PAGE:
Our Favorite Room

WHERE IT BEGAN: When you find a good home on the right-sized lot in a great location, you become concerned with refining, revamping and—if you’re a family with two young kids—expanding what you’ve got.

To realize their remodeling goals, the family who lives in this 1970s home, which had strong bones but was dated in style, called in Studiotrope Design Collective’s Joseph Montalbano and Kelton Osborn (now an entrepreneurial designer with his own gig, Quick Bend Design). The homeowners needed more family-friendly space and a means to enjoy the outdoors. (The yard, which neighbors a golf course, lacked order and a sense of privacy from nearby golfers.) “There was definitely this motivation to get more of a sense of connection to the outside from the inside,” Osborn says.

The solution—this outdoor living room—is near magic. The space connects to an adjacent indoor family room, also added as part of the project, and opens up the family’s home—and lifestyle—to the outdoors. With the help of large windows, a double-sided fireplace that faces both indoor and outdoor family areas, and an al fresco eating area, the outdoor space becomes an extension of the way the family lives indoors.

PERFECT TOUCHES: Instead of using walls and doors to define the space, Osborn invented a series of “shutters”—crafted out of powder-coated steel and set on rollers—that can be moved back and forth to achieve just the right amount of privacy and shade. A gas-lit fireplace warms the space during cool evenings, adding to the ambience and making the outdoor room suitable for three seasons of use.

For the flooring, Osborn chose a low-maintenance wood alternative called Brasilia by Trex (in Cayenne). “The homeowners wanted to keep the maintenance factor down to as little as possible,” Osborn explains. “That was one of the things that helped guide us with the materials we chose.” Cream-colored stucco and dark-charcoal roofing are punctuated by pops of color—yellow surrounding the fireplace and maroon for the windows and beams—that resurrected the home from a dated brown-and-white color scheme.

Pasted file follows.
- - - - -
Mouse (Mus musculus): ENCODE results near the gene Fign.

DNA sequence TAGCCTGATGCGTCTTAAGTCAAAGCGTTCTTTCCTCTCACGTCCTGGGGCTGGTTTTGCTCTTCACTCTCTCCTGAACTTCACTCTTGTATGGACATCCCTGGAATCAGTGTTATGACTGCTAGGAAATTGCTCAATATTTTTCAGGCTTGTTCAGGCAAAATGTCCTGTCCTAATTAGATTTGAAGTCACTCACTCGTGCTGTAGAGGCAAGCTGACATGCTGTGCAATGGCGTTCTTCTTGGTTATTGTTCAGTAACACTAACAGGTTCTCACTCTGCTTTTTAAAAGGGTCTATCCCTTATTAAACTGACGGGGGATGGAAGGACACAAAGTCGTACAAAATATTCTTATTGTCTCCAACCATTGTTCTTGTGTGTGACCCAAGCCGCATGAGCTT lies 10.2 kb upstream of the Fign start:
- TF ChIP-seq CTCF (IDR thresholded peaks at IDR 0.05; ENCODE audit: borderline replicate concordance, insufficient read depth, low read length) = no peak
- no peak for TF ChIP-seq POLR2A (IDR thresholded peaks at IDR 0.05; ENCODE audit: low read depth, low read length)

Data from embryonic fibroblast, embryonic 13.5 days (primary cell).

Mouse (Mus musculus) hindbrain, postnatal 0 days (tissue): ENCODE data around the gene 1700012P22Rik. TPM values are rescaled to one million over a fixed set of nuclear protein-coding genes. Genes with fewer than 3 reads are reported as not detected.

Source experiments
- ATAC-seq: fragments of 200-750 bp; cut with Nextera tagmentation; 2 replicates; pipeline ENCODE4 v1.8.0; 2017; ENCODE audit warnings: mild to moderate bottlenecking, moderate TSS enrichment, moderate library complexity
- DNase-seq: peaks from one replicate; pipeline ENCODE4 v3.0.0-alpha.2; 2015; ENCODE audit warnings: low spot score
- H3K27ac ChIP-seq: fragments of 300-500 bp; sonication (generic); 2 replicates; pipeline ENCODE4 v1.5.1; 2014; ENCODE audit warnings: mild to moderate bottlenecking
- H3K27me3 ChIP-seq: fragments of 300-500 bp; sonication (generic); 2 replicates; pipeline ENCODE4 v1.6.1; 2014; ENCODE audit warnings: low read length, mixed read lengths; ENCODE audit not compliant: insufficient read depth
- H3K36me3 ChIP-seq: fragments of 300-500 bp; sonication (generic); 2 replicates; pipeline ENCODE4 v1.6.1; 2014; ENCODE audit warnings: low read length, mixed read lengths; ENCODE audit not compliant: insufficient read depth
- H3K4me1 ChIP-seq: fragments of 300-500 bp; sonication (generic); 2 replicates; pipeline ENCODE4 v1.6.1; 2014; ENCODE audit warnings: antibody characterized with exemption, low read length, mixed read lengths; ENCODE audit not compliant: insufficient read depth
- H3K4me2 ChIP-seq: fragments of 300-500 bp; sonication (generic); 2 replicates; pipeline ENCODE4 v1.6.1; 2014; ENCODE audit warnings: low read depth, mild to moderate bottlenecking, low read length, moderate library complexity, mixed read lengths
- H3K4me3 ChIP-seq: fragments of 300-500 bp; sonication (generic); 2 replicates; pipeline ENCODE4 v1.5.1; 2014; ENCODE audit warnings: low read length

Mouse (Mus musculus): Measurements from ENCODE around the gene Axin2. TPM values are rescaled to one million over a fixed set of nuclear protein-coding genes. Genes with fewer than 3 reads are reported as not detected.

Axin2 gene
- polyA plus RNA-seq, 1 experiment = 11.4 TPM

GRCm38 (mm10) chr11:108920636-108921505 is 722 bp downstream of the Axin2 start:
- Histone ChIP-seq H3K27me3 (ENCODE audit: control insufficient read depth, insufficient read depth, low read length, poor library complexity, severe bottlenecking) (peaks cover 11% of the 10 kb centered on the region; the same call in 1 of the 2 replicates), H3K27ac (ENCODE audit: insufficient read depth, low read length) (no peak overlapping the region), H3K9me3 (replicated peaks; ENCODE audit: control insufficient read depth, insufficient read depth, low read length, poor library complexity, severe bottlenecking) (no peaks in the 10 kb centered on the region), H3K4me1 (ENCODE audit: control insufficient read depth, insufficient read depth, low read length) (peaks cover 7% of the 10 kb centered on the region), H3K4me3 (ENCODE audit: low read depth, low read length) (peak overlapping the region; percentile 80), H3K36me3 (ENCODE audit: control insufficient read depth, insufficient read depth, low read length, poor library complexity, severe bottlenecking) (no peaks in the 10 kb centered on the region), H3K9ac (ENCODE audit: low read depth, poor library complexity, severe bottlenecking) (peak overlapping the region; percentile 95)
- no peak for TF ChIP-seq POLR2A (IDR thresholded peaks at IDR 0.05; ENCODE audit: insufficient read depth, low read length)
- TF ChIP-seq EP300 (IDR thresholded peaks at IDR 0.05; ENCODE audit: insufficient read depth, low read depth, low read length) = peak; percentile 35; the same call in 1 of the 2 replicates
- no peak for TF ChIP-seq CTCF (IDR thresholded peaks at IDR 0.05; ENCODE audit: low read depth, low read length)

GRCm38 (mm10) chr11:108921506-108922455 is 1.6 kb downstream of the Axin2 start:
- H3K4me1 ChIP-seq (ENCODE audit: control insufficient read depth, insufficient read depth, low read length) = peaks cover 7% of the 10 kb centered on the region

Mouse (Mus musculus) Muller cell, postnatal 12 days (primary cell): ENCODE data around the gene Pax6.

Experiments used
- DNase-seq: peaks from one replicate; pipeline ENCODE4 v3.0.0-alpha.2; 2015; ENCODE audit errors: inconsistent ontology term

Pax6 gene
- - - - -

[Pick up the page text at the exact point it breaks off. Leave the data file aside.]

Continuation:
HOW IT WORKS:  In the end, the outdoor living area works with the indoor living room to function as one big family room. It’s a success for the family, Osborn says: “The homeowners use the outdoors a lot more. They dine out there and the children play tennis on the court. It’s become the center of the house.”


You have some open space on your property, and you’re feeling ambitious, but you have no idea where to start. How about right here, with a little help from architect Kelton Osborn?

Let’s start with site planning. What should you keep in mind when choosing the right spot?
For this project and a lot of other projects, start with the sun. It’s nice to have shade in the middle of the summer; in the winter, it’s nice to have that sunlight come into the space and warm you up. So you should look for a space that can offer both sun and shade.

What about lighting for after the sun goes down?
In this space, we chose lighting that’s on a dimmer for nighttime. There’s the capacity to have bright light if you need it, but if you’re having a dinner party, you probably want dimmer light.

With so many hard surfaces, how can you make an outdoor living space feel less like a patio and more like… a room?

Bring the landscape into the space if you can. Landscaping adds another layer of texture and richness to architecture, and it can help soften things if they’re too hard with just the architecture. It’s nice to have the color and softness of the plants.

The fireplace you designed here is very cool. Tell us about it.

I think it’s a really nice feature. It’s gas, so you don’t have to worry about the mess of a wood-burning fireplace. It’s another way to help define a space within a space; you could have more intimate seating beside a fireplace, and maybe that’s adjacent to a more public space that has a larger table for a crowd of people.

How can you connect an outdoor living space back to the home itself?
If the space is next to the house, having windows that look out onto the space is a nice way to get that visual connection from inside to outside. Especially if you’re having a party with people both inside and outside, it will give a sense of connection among people, even if they’re inside.

Categories: Architects, Landscaping & Gardening